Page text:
#10 - John Henrik Clarke and the Power of Africana History  by Ahati N. N. Toure

#11 - Fail Up: 20 Lessons on Building Success from Failure by Tavis Smiley

#12 -The New Jim Crow: Mass Incarceration in the Age of Colorblindness by Michelle Alexander

#13 - The Black Male Handbook: A Blueprint for Life by Kevin Powell

#14 - The Other Wes Moore: One Name, Two Fates by Wes Moore

#15 - Why Men Fear Marriage: The Surprising Truth Behind Why So Many Men Can't Commit  by RM Johnson

#16 - Black Titan: A.G. Gaston and the Making of a Black American Millionaire by Carol Jenkins

#17 - Brainwashed: Challenging the Myth of Black Inferiority by Tom Burrell

#18 - A New Earth: Awakening to Your Life's Purpose by Eckhart Tolle

#19 - John Oliver Killens: A Life of Black Literary Activism by Keith Gilyard

#20 - Alain L. Locke: The Biography of a Philosopher by Leonard Harris

#21 - Age Ain't Nothing but a Number: Black Women Explore Midlife by Carleen Brice

#22 - 2012 Guide to Literary Agents by Chuck Sambuchino
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#25 - Beyond the Black Lady: Sexuality and the New African American Middle Class  by Lisa B. Thompson

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Blacks in Hispanic Literature: Critical Essays

Edited by Miriam DeCosta-Willis 

Blacks in Hispanic Literature is a collection of fourteen essays by scholars and creative writers from Africa and the Americas. Called one of two significant critical works on Afro-Hispanic literature to appear in the late 1970s, it includes the pioneering studies of Carter G. Woodson and Valaurez B. Spratlin, published in the 1930s, as well as the essays of scholars whose interpretations were shaped by the Black aesthetic. The early essays, primarily of the Black-as-subject in Spanish medieval and Golden Age literature, provide an historical context for understanding 20th-century creative works by African-descended, Hispanophone writers, such as Cuban Nicolás Guillén and Ecuadorean poet, novelist, and scholar Adalberto Ortiz, whose essay analyzes the significance of Negritude in Latin America. This collaborative text set the tone for later conferences in which writers and scholars worked together to promote, disseminate, and critique the literature of Spanish-speaking people of African descent. . . . Cited by a literary critic in 2004 as "the seminal study in the field of Afro-Hispanic Literature . . . on which most scholars in the field 'cut their teeth'."

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Sister Citizen: Shame, Stereotypes, and Black Women in America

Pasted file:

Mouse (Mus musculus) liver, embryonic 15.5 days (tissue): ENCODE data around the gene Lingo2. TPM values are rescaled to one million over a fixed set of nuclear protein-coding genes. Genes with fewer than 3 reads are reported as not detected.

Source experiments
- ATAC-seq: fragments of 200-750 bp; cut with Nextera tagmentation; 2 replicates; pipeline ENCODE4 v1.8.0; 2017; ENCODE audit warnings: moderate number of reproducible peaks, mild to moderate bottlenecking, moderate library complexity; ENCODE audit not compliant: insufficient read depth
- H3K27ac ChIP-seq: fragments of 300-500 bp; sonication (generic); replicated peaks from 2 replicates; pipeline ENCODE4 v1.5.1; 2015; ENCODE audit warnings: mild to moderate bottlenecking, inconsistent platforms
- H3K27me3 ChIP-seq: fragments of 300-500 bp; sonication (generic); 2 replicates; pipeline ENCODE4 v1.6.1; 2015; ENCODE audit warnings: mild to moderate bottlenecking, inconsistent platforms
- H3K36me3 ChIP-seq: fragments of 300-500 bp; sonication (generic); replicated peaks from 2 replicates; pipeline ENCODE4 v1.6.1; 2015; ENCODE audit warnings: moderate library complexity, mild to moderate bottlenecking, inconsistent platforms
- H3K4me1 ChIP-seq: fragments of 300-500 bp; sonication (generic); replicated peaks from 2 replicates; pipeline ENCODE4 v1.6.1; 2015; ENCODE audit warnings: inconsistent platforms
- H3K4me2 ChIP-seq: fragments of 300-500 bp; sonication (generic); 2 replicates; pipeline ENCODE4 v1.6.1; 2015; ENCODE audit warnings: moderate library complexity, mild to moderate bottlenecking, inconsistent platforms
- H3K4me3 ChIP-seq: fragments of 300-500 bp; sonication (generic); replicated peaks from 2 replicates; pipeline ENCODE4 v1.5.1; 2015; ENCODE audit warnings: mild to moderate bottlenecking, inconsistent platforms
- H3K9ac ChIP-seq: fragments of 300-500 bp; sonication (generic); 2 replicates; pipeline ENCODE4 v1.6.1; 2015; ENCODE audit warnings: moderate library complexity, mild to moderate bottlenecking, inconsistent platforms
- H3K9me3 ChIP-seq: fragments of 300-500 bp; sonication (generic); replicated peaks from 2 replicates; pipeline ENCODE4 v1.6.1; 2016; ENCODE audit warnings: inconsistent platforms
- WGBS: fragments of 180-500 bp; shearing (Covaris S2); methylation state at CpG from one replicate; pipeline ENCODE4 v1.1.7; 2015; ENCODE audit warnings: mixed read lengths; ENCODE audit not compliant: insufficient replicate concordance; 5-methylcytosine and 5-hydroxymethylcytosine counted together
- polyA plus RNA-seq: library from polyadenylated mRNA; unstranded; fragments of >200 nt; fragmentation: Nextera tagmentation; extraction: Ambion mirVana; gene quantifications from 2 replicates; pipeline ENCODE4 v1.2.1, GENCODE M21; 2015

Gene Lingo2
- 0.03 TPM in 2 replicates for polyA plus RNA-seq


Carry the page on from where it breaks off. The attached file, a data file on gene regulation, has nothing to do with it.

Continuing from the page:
By Melissa V. Harris-Perry

According to the author, this society has historically exerted considerable pressure on black females to fit into one of a handful of stereotypes, primarily, the Mammy, the Matriarch or the Jezebel.  The selfless Mammy’s behavior is marked by a slavish devotion to white folks’ domestic concerns, often at the expense of those of her own family’s needs. By contrast, the relatively-hedonistic Jezebel is a sexually-insatiable temptress. And the Matriarch is generally thought of as an emasculating figure who denigrates black men, ala the characters Sapphire and Aunt Esther on the television shows Amos and Andy and Sanford and Son, respectively.     

Professor Perry points out how the propagation of these harmful myths have served the mainstream culture well. For instance, the Mammy suggests that it is almost second nature for black females to feel a maternal instinct towards Caucasian babies.

As for the source of the Jezebel, black women had no control over their own bodies during slavery given that they were being auctioned off and bred to maximize profits. Nonetheless, it was in the interest of plantation owners to propagate the lie that sisters were sluts inclined to mate indiscriminately.

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The White Masters of the World

From The World and Africa, 1965

By W. E. B. Du Bois

W. E. B. Du Bois’ Arraignment and Indictment of White Civilization (Fletcher)

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Ancient African Nations

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The Death of Emmett Till by Bob Dylan  The Lonesome Death of Hattie Carroll  Only a Pawn in Their Game

Rev. Jesse Lee Peterson Thanks America for Slavery

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The Journal of Negro History issues at Project Gutenberg

The Haitian Declaration of Independence 1804  / January 1, 1804 -- The Founding of Haiti 

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update 5 March 2012

 

 

 

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Related files: Jesse Jackson Scourged   Responses to Project 21  Black Bourgeoisie Defend Their Own in Chicago Tragedy